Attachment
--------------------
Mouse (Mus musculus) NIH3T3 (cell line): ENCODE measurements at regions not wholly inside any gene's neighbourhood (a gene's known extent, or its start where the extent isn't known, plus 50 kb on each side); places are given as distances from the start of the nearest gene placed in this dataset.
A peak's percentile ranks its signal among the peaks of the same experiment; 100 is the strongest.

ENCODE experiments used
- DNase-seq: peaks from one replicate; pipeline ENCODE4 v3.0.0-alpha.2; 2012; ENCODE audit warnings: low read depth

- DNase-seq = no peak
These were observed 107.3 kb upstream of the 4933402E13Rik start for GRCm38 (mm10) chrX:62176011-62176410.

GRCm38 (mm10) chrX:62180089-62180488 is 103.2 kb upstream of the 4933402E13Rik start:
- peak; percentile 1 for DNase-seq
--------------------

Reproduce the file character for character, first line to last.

Mouse (Mus musculus) NIH3T3 (cell line): ENCODE measurements at regions not wholly inside any gene's neighbourhood (a gene's known extent, or its start where the extent isn't known, plus 50 kb on each side); places are given as distances from the start of the nearest gene placed in this dataset.
A peak's percentile ranks its signal among the peaks of the same experiment; 100 is the strongest.

ENCODE experiments used
- DNase-seq: peaks from one replicate; pipeline ENCODE4 v3.0.0-alpha.2; 2012; ENCODE audit warnings: low read depth

- DNase-seq = no peak
These were observed 107.3 kb upstream of the 4933402E13Rik start for GRCm38 (mm10) chrX:62176011-62176410.

GRCm38 (mm10) chrX:62180089-62180488 is 103.2 kb upstream of the 4933402E13Rik start:
- peak; percentile 1 for DNase-seq